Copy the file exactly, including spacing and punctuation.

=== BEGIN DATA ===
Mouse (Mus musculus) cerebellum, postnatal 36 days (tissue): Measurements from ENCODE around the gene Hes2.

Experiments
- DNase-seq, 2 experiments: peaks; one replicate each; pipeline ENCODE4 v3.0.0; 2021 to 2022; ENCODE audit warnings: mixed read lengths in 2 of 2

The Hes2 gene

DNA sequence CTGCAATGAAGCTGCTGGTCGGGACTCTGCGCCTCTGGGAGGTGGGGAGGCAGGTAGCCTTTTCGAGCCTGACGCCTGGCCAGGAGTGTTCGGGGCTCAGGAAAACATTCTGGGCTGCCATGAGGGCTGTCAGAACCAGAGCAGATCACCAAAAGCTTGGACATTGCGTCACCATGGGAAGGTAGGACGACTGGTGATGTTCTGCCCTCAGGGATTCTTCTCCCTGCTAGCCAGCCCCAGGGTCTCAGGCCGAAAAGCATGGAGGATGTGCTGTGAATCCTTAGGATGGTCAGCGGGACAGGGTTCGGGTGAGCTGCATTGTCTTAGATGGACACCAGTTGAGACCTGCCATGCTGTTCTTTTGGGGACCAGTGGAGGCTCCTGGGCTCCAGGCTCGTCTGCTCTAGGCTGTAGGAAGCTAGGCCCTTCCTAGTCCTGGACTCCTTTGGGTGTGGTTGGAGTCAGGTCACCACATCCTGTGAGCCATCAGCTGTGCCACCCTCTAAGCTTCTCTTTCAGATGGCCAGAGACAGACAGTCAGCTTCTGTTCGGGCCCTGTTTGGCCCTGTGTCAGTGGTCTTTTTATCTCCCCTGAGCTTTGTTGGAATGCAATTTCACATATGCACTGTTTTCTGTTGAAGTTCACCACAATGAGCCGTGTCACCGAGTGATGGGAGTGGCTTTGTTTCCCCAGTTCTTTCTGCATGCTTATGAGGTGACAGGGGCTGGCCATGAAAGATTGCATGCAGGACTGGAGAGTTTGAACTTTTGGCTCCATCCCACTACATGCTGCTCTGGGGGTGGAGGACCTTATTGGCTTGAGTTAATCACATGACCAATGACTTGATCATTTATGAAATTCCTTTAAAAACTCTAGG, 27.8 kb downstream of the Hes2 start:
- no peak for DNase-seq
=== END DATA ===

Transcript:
Mouse (Mus musculus) cerebellum, postnatal 36 days (tissue): Measurements from ENCODE around the gene Hes2.

Experiments
- DNase-seq, 2 experiments: peaks; one replicate each; pipeline ENCODE4 v3.0.0; 2021 to 2022; ENCODE audit warnings: mixed read lengths in 2 of 2

The Hes2 gene

DNA sequence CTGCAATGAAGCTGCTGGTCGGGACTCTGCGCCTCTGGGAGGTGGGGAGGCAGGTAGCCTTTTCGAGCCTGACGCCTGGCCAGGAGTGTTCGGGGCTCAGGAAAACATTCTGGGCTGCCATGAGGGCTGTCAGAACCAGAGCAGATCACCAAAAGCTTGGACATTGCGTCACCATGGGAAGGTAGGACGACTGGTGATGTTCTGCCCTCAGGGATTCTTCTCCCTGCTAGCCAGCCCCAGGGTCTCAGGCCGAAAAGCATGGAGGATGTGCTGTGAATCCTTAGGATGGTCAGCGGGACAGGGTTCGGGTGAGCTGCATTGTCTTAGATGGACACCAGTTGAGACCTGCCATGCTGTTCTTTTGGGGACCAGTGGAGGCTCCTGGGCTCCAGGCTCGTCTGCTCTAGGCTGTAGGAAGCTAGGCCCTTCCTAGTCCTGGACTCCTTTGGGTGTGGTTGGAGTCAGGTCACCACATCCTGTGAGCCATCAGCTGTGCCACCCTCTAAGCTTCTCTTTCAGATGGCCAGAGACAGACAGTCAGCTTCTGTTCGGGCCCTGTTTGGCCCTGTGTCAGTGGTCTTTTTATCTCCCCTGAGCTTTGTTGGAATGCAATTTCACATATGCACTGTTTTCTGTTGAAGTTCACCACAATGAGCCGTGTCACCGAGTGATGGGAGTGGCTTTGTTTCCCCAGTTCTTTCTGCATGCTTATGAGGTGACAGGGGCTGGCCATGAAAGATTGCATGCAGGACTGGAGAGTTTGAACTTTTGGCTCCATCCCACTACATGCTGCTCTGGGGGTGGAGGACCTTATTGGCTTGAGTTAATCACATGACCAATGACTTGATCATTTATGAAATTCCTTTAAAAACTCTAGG, 27.8 kb downstream of the Hes2 start:
- no peak for DNase-seq